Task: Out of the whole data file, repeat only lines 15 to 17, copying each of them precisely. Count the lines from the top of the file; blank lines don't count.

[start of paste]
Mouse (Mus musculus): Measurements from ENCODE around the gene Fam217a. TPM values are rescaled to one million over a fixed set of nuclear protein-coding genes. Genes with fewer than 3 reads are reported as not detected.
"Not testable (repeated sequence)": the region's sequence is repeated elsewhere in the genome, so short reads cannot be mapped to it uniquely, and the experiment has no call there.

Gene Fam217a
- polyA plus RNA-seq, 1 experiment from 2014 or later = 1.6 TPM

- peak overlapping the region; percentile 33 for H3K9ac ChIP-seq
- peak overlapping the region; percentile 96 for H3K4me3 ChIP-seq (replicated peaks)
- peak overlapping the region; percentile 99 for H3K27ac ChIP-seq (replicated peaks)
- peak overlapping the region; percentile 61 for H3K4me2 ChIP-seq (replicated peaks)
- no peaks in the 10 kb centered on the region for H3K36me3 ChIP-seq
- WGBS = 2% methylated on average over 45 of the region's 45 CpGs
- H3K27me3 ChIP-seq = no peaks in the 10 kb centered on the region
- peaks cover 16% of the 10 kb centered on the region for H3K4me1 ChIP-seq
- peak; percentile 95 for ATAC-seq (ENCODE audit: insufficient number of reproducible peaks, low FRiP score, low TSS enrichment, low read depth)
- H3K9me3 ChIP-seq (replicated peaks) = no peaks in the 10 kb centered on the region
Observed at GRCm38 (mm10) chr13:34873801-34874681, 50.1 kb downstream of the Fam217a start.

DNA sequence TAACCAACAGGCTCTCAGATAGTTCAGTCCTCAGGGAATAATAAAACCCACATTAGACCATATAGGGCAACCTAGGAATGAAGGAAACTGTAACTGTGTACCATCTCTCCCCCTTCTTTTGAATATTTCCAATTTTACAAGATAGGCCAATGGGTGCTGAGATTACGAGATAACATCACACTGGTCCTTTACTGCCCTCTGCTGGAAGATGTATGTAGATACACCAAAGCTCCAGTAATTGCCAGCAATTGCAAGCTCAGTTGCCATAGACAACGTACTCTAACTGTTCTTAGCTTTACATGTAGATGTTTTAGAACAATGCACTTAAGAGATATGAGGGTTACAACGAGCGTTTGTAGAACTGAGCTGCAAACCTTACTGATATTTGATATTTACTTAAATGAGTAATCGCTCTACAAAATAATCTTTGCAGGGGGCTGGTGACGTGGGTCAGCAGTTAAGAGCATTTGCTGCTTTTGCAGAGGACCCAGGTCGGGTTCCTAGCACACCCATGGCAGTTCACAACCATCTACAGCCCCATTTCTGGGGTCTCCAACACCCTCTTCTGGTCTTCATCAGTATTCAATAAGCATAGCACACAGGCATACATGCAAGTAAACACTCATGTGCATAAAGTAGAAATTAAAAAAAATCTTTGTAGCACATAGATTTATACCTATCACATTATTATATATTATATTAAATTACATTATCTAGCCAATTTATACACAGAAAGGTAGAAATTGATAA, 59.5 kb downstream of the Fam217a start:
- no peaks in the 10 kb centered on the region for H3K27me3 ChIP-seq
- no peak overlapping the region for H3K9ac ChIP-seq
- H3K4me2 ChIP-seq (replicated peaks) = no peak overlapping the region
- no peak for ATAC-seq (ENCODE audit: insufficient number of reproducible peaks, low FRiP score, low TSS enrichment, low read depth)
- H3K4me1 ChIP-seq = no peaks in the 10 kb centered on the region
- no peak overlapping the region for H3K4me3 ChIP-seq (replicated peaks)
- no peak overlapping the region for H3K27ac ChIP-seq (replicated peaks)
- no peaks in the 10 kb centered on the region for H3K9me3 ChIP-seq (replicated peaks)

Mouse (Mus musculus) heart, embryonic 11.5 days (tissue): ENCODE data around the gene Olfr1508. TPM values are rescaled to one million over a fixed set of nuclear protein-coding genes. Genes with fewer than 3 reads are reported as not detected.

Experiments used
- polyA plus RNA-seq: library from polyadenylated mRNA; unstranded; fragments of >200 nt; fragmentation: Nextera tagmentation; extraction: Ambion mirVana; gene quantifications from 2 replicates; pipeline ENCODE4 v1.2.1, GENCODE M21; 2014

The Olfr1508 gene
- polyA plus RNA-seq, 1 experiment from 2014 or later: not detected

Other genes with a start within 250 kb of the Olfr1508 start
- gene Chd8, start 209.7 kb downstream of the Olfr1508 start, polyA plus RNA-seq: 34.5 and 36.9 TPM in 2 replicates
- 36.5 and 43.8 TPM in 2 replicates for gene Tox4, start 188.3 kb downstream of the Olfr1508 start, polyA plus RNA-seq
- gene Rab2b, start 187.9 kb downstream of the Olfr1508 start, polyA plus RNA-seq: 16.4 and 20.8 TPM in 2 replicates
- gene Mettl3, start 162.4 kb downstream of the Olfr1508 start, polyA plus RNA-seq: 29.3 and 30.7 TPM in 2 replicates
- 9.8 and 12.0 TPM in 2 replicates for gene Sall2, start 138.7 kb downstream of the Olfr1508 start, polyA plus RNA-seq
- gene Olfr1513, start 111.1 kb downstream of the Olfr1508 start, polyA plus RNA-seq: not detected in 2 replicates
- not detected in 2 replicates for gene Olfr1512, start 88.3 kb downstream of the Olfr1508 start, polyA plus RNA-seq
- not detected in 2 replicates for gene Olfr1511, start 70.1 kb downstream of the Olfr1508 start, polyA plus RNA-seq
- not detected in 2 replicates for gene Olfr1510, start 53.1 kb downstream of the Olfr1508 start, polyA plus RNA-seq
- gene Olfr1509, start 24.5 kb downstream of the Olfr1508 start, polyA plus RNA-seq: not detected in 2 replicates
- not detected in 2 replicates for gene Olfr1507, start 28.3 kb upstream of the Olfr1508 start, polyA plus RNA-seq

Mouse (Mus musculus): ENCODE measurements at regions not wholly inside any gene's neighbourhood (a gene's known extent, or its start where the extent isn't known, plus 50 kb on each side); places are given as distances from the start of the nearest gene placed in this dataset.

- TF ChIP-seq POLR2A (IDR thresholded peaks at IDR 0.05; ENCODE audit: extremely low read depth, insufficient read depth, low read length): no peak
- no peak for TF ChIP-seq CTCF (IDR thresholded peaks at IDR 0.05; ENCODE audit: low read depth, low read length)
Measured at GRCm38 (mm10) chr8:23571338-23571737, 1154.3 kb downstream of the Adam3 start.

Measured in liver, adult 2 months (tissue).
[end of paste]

Observed at GRCm38 (mm10) chr13:34873801-34874681, 50.1 kb downstream of the Fam217a start.

DNA sequence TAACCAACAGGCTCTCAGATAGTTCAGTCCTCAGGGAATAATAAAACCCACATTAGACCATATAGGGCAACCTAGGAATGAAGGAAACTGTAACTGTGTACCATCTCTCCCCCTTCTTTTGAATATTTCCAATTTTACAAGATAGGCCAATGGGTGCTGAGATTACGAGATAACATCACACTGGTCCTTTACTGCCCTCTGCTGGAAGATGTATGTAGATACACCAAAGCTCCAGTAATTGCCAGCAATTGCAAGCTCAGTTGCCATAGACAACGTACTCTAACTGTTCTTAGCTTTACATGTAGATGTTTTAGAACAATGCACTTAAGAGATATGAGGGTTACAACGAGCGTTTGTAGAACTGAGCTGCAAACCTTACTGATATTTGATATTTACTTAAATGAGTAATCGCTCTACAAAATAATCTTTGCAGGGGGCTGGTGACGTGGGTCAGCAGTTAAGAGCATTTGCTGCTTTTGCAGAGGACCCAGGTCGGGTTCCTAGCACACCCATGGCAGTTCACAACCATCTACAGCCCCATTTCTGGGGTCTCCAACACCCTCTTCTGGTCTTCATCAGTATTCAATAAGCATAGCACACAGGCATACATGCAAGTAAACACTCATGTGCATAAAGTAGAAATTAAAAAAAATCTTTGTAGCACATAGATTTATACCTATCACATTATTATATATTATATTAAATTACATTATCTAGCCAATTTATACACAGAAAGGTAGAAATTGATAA, 59.5 kb downstream of the Fam217a start:
- no peaks in the 10 kb centered on the region for H3K27me3 ChIP-seq